Peshawar school massacre: This is a dark, dark day for humanity, David Cameron tells Muslim probe
Prime Minister David Cameron has described the Taliban massacre of schoolchildren as "a dark, dark day for humanity".
Mr Cameron paid tribute to those who died at the Army Public School.
Denouncing the militants' Islamist ideology as a "perversion" of Muslim belief, Mr Cameron said the fight against terror would be "the struggle of our generation, both here in our own country and around the world".
Speaking to a panel of Parliament's most senior backbench MPs at the House of Commons Liaison Committee, the Prime Minister said: "The scale of what has happened in Pakistan I think simply defies belief. It is a dark, dark day for humanity when something on this scale happens with no justification.
"There is not a belief system in the world that can justify this sort of appalling act.
"I think what this shows is the worldwide threat that is posed by this poisonous ideology of extremist Islamist terrorism. It is nothing to do with one of the world's great religions - Islam, which is a religion of peace. This is a perversion.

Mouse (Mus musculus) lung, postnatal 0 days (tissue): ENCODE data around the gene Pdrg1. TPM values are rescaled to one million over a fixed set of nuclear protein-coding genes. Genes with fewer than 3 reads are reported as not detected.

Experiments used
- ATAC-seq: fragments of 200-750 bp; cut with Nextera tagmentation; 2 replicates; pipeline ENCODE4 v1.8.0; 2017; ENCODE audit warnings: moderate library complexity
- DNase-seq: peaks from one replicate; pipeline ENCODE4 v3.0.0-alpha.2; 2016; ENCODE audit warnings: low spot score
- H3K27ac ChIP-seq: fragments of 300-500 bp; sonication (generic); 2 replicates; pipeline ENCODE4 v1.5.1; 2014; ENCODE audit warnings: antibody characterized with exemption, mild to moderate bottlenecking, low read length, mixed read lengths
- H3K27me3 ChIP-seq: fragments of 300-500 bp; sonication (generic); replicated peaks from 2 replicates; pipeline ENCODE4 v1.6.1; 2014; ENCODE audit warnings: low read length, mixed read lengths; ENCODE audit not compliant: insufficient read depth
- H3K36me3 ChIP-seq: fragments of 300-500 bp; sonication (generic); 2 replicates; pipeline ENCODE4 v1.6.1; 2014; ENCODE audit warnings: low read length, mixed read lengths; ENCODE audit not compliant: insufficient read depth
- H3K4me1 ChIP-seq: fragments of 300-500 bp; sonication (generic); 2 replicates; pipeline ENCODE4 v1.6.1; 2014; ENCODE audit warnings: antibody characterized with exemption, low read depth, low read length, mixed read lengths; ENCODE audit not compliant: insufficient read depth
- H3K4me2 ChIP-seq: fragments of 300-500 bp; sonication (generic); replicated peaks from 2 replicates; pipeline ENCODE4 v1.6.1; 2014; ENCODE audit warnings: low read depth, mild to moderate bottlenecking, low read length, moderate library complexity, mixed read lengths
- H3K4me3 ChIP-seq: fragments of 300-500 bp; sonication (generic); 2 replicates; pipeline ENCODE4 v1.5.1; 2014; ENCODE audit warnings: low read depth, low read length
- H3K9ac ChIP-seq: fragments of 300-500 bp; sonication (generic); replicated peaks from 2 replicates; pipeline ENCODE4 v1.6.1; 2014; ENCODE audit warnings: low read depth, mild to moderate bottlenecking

"But we have to recognise the scale of what we face - in this country but also, as we see, around the world. And we must with our allies use everything we have in our power to defeat it.
"That means combating terrorism. It means defeating Isil in Iraq and Syria.
"But above all I think it means asserting the freedoms that we hold to - the values of freedom, of tolerance and democracy.
"I say to this committee, as I've said before, this is, I think, going to be the struggle of our generation, both here in our own country and around the world.
"And we are going to have to show every bit of resilience that we've shown facing similar problems and challenges we've faced in the past."
Mr Cameron, who was appearing before the committee to answer questions about efforts to prevent radicalisation of Muslim youths in the UK, added: "I think it's right to pay tribute to those who've been murdered in Australia and today in this appalling outrage in Pakistan.
"I'm sure the thoughts of everyone in this House and this committee will be with the families and the loved ones of those who have perished.
"In Australia there are tales of extraordinary bravery and sacrifice that are now being told about what happened in that cafe. I think that's what we would expect from the people of that remarkable and great country, and our thoughts are with them."
Committee chairman Sir Alan Beith responded: "This committee would very much endorse what you have just said."
He added: "This committee shares your horror at the scale of the murder which has taken place in Pakistan and the all-too-familiar grimness of the hostage event in Sydney.
"Our feelings and thoughts and prayers are with those affected by these two terrible events."